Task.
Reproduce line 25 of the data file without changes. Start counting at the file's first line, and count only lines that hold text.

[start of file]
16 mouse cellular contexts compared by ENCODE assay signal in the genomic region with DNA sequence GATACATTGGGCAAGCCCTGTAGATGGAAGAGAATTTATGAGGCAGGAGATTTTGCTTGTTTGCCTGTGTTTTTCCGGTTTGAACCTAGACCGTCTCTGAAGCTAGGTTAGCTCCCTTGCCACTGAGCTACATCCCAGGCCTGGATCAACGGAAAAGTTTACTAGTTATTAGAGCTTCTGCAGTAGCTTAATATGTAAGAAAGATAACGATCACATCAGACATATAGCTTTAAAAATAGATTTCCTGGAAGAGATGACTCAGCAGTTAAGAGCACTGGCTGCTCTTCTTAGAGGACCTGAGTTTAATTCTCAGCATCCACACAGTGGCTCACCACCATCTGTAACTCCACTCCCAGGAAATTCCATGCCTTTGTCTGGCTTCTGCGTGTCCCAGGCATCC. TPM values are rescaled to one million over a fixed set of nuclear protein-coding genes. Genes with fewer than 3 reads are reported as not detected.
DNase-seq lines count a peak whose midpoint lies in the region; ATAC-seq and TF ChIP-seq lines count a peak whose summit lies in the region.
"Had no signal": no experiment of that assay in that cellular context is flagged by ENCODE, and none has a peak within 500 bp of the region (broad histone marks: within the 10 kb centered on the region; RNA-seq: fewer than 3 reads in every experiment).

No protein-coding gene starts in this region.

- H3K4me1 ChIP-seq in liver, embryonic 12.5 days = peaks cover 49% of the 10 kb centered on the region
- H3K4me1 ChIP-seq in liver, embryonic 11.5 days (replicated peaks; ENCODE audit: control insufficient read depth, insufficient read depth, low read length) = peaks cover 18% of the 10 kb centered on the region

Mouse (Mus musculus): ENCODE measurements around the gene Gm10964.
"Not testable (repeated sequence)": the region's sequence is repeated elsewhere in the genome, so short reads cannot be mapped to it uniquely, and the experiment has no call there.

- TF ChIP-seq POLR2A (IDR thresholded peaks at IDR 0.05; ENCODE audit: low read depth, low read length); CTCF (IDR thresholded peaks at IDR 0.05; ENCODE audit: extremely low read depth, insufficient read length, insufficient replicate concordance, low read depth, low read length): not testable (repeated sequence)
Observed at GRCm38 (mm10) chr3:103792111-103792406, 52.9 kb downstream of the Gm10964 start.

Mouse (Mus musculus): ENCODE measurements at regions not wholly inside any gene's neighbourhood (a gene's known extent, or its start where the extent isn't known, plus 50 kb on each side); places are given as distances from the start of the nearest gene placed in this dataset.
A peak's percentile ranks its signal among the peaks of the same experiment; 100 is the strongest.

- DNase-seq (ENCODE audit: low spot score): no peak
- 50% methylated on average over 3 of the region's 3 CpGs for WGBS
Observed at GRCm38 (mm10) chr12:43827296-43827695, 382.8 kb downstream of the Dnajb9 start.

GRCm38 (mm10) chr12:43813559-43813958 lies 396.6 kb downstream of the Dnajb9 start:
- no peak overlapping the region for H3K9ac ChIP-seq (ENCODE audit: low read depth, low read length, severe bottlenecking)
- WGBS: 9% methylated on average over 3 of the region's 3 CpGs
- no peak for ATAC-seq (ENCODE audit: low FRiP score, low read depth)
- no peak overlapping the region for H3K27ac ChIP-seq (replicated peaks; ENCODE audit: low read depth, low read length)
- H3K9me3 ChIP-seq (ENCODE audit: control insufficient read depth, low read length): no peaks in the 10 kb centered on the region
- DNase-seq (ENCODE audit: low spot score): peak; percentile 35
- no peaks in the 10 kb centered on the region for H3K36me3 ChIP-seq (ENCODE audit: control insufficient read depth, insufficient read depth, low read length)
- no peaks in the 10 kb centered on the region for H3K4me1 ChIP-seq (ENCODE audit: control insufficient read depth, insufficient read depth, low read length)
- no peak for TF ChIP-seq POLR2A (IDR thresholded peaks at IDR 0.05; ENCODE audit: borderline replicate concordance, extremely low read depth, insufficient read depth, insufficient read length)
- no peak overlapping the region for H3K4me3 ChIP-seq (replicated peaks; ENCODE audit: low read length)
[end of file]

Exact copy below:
- no peak for TF ChIP-seq POLR2A (IDR thresholded peaks at IDR 0.05; ENCODE audit: borderline replicate concordance, extremely low read depth, insufficient read depth, insufficient read length)